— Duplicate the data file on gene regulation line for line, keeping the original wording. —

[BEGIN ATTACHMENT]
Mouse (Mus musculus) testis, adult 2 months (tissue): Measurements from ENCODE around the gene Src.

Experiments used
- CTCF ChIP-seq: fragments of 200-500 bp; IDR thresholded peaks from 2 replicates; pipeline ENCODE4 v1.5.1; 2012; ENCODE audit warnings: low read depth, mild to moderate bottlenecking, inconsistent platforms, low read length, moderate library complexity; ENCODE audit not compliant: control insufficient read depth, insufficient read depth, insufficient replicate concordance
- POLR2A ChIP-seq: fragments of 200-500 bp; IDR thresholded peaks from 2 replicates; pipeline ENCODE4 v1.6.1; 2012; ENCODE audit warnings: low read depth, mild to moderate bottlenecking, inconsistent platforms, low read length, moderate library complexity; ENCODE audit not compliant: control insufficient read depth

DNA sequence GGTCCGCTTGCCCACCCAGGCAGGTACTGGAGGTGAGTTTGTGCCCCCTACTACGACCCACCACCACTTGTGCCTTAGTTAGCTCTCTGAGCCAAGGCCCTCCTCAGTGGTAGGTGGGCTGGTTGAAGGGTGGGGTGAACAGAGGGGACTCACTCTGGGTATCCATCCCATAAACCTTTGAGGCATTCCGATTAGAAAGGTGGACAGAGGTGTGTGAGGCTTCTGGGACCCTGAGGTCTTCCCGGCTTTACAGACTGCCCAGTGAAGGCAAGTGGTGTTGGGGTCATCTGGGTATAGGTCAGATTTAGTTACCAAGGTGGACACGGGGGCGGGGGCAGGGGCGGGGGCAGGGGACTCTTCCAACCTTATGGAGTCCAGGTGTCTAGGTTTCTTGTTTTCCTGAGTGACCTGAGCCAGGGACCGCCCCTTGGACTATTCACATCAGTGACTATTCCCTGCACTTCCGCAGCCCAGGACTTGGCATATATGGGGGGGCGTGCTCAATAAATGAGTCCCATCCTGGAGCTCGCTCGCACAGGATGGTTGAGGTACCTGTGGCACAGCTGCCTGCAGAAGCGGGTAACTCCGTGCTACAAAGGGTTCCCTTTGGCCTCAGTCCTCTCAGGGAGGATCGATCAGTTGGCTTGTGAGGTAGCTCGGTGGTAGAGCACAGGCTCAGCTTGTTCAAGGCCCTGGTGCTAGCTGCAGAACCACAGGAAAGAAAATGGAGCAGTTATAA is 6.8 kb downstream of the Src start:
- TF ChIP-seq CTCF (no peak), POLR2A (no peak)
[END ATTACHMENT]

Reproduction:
Mouse (Mus musculus) testis, adult 2 months (tissue): Measurements from ENCODE around the gene Src.

Experiments used
- CTCF ChIP-seq: fragments of 200-500 bp; IDR thresholded peaks from 2 replicates; pipeline ENCODE4 v1.5.1; 2012; ENCODE audit warnings: low read depth, mild to moderate bottlenecking, inconsistent platforms, low read length, moderate library complexity; ENCODE audit not compliant: control insufficient read depth, insufficient read depth, insufficient replicate concordance
- POLR2A ChIP-seq: fragments of 200-500 bp; IDR thresholded peaks from 2 replicates; pipeline ENCODE4 v1.6.1; 2012; ENCODE audit warnings: low read depth, mild to moderate bottlenecking, inconsistent platforms, low read length, moderate library complexity; ENCODE audit not compliant: control insufficient read depth

DNA sequence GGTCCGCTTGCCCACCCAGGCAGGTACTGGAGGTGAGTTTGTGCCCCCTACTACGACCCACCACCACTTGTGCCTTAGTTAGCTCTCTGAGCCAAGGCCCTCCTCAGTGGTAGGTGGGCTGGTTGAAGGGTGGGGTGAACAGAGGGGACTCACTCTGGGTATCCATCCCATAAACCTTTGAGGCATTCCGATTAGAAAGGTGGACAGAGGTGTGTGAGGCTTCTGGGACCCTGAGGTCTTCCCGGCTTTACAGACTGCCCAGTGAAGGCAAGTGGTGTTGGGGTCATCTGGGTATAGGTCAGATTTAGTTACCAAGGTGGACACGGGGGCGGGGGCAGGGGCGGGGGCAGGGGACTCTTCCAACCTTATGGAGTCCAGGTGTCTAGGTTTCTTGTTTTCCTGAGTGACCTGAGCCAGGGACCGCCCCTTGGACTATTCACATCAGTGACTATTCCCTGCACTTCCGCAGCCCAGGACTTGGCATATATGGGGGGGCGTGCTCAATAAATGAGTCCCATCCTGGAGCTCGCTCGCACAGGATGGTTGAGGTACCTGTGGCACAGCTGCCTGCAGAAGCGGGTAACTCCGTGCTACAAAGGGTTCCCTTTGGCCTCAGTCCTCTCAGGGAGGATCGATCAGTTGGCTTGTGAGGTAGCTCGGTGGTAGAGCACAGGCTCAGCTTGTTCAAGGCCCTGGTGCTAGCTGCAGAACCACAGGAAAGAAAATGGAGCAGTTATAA is 6.8 kb downstream of the Src start:
- TF ChIP-seq CTCF (no peak), POLR2A (no peak)